Summary:  Those are now and have always been key financial concepts for me that I live and breathe and plan around.  I'm certainly much more sophisticated and knowledgeable now about financial matters, lol!  But at my core, I'm still that same little girl who is fascinated with the idea of making her money grow for her. 

    Wedding Countdown Ticker
    charlotte989875OliveOilsMomSP29OurWildKingdom
  • *Barbie**Barbie*
    Knottie Warrior 5000 Comments 500 Love Its Name Dropper
    member
    edited September 28
    Do they have the sons monitoring or engaged with the accounts? did the sons make the investment decisions (i.e. choose the funds, timing)? 

    I probably wouldn't divide the money, but potentially give younger son some additional support. Assuming the sons take possession of the accounts at a specific age (18, 21, 25, etc.) - with the intended use of spending the money for college, a home, etc. the older son will likely need his money sooner, and the younger still has time to invest and build interest. 

    Rather than robbing Peter to pay Paul, I'd see if I could help Paul increase his contributions. 

    Either way, they're giving their sons a good start and helping to teach them the value and risk in investing. 

    I think it would be kind of shitty to take money out of the older son's account for the sake of "fairness." Why invest in separate accounts if you're just planning to gift the kids the same amount?
    charlotte989875STARMOON44SP29lovesclimbing
  • Yeah I don't think I'd split the money. I'd want to add funds to raise Younger Son's account to a similar level (if financially possible) as Older Son's so that when they take possession it's fair. 
    STARMOON44
  • CharmedPamCharmedPam Chicagoburbs
    1000 Comments 500 Love Its Second Anniversary First Answer
    member
    So, I really don't know a lot about investments, but it looks like the parents did all the handling on this?  I agree with @Mrsconn23, that maybe 1 account should have been set up...but damage is done, right? 

    mrsconn23
  • mrsconn23mrsconn23
    Tenth Anniversary 10000 Comments 500 Love Its First Answer
    member
    edited September 28
    I think I'd need to know the age difference before really having a strong opinion.  If there's a 10 year age gap, like my kids, I'd be more inclined to say leave it where it stands and take the younger son's contributions and reinvest them in better performing markets/stocks/bonds/etc.   But if it's less than 5 years, I'm inclined to say that they should try to shore up the difference.  How? I'm not an expert, so I don't really know.  

    Also, how far away are these kids from the age of majority or when these funds will be released to them?  Because if they're 9 and 12, it's a lot different than being 14 and 17.  Furthermore, what is the contrast in accounts?  Are we talking $1k vs. $5k or $5k vs. $15k or $10k vs. $25k? 

    I'm also wondering who picked these investments.  I'm assuming the parents and with the help of a financial adviser?  That's why I'm not quick to be all, "This is a lesson for the kids."  Because, they're kids.  They've been put (forced?) into this arrangement by their parents.  It's not bad thing and it's definitely a good way to teach them to be responsible with money and how investing works, but they had no control over this.   They will learn soon enough how things in the 'real world' work.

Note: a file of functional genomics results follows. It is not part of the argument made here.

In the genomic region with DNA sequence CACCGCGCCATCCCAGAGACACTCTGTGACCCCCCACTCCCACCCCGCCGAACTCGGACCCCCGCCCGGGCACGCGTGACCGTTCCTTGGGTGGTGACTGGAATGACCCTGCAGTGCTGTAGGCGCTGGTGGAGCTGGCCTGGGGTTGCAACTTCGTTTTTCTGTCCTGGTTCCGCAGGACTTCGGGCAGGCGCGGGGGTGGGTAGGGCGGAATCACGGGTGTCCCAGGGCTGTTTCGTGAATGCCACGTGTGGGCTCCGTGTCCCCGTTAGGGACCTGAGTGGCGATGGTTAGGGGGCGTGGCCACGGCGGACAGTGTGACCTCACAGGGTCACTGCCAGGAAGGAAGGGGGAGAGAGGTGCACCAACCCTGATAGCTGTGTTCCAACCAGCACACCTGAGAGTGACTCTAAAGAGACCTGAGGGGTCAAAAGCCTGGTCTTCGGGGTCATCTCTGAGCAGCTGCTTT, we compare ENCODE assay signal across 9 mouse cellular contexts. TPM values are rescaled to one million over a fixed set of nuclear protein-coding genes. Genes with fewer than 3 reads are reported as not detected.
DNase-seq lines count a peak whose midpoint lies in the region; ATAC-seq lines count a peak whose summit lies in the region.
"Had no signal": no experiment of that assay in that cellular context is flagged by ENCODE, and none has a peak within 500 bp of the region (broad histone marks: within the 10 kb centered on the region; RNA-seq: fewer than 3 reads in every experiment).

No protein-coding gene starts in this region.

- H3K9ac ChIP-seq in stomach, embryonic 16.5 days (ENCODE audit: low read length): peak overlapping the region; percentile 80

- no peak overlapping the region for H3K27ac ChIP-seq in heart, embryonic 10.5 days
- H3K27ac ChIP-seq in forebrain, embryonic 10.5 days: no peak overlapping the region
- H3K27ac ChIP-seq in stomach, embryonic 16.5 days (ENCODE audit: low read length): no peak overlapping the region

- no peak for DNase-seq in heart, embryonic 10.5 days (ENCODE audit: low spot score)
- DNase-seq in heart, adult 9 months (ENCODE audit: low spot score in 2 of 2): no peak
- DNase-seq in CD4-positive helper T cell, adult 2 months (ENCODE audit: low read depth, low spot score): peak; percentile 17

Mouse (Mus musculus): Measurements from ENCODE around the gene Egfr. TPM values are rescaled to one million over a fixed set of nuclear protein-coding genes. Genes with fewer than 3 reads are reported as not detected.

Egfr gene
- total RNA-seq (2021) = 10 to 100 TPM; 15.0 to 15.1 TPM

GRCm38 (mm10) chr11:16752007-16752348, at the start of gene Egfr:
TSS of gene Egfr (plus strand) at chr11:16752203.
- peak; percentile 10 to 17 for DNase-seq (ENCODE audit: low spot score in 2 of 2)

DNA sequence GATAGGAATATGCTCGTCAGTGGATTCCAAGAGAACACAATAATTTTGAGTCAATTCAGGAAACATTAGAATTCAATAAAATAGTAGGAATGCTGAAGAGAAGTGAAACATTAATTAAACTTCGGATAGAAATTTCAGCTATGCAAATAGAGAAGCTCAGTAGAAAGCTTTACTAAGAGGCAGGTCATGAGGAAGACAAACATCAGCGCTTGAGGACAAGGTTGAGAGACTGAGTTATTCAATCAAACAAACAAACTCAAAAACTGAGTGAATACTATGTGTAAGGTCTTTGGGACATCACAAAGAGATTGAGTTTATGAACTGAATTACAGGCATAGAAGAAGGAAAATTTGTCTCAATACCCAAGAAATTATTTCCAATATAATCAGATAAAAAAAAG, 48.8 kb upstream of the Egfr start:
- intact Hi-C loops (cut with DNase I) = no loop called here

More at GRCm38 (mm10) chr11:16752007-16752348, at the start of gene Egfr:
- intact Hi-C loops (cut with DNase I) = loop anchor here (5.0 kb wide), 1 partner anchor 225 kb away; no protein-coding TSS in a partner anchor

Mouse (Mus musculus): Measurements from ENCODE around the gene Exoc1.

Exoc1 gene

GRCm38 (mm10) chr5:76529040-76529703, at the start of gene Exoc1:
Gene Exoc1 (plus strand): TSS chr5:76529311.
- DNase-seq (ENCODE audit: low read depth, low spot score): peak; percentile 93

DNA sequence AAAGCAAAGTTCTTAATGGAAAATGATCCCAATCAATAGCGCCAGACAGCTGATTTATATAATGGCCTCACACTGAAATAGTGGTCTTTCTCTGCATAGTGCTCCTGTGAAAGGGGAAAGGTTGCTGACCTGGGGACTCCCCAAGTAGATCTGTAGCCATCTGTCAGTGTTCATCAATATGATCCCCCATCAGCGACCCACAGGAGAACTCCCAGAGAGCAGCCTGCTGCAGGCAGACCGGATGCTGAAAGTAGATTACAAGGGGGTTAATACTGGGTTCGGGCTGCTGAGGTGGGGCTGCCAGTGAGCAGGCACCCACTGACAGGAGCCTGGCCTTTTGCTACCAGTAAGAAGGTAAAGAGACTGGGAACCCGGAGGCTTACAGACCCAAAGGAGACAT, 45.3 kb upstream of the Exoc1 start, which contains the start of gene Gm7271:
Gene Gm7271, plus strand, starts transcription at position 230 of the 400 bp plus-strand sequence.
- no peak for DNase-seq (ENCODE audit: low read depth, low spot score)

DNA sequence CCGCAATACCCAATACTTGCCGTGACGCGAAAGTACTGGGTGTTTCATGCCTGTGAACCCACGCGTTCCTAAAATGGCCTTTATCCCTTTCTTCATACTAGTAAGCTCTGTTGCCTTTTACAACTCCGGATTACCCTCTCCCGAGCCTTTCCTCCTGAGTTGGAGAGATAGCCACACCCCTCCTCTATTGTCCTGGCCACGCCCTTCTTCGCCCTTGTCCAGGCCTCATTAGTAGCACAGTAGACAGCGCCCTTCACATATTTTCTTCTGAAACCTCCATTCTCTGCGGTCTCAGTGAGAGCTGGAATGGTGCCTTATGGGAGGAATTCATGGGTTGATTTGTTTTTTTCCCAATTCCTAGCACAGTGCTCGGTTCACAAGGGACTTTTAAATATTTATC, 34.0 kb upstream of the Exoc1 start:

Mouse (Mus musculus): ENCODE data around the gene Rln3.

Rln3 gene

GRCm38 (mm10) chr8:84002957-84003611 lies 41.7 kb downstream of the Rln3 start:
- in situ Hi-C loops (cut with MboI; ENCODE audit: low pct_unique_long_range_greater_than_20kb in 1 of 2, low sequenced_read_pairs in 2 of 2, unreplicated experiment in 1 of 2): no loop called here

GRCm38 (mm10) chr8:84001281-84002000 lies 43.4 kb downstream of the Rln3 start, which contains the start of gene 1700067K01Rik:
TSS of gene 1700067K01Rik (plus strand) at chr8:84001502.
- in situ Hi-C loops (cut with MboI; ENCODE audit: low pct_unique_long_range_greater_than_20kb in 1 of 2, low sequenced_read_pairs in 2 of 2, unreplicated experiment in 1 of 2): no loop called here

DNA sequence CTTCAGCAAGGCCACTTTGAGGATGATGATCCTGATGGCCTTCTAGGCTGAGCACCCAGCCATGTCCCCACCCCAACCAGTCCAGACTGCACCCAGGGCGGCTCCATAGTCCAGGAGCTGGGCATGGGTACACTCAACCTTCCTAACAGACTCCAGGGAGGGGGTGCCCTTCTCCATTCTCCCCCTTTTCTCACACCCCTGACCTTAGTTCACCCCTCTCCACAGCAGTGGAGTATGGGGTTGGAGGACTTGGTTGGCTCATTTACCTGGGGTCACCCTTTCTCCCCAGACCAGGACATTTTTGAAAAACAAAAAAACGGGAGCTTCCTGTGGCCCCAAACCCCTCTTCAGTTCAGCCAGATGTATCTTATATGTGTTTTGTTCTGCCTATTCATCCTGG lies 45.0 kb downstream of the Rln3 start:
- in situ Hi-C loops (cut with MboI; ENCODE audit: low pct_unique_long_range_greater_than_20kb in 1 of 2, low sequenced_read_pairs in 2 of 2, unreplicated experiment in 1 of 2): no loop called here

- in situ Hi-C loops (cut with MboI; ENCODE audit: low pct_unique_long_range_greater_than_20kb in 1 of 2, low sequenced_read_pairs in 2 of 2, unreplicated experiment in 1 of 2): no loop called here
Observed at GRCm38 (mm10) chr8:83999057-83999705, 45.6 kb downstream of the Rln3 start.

I think that the kids can learn from this and I also think that a loving decision can be made to not put one kid way behind the 8 ball from his brother.  And I think there is a way to not make the older kid feel like he's punished or being 'taken' from.  Again while this money came from allowance, the allowance came from the parents and the decision to invest came from them as well.   I think it's on LW and their spouse to figure out a way to not make the difference so stark. 

    *edited since the LW doesn't state which party they are in the marriage.  ;) 
    short+sassyOliveOilsMomSP29eileenrob
  • CharmedPamCharmedPam Chicagoburbs
    1000 Comments 500 Love Its Second Anniversary First Answer
    member
    I'm wondering how big their allowance was.....

    mrsconn23charlotte989875
  • I'm sitting with Mrs.Conn.  I have accounts for each kid.  6let's has more because I had more to contribute when he was an only child and I was working.  These accounts are only earmarked as theirs though.  I really view it more as a slush fund for any of them.  Who knows what their future needs will be?  6let may get offered a residential soccer camp (hahaha) and he won't need a car.  Max may break one too many bones and need physical therapy 4 times a week making a car a necessity.  Maybe M2 gets a chance to study abroad and needs airfare. 


    There are just too many factors to give any sort of real advice. 
    charlotte989875OliveOilsMomOurWildKingdom
  • mrsconn23 said:
    I think I'd need to know the age difference before really having a strong opinion.  If there's a 10 year age gap, like my kids, I'd be more inclined to say leave it where it stands and take the younger son's contributions and reinvest them in better performing markets/stocks/bonds/etc.   But if it's less than 5 years, I'm inclined to say that they should try to shore up the difference.  How? I'm not an expert, so I don't really know.  

    Also, how far away are these kids from the age of majority or when these funds will be released to them?  Because if they're 9 and 12, it's a lot different than being 14 and 17.  Furthermore, what is the contrast in accounts?  Are we talking $1k vs. $5k or $5k vs. $15k or $10k vs. $25k?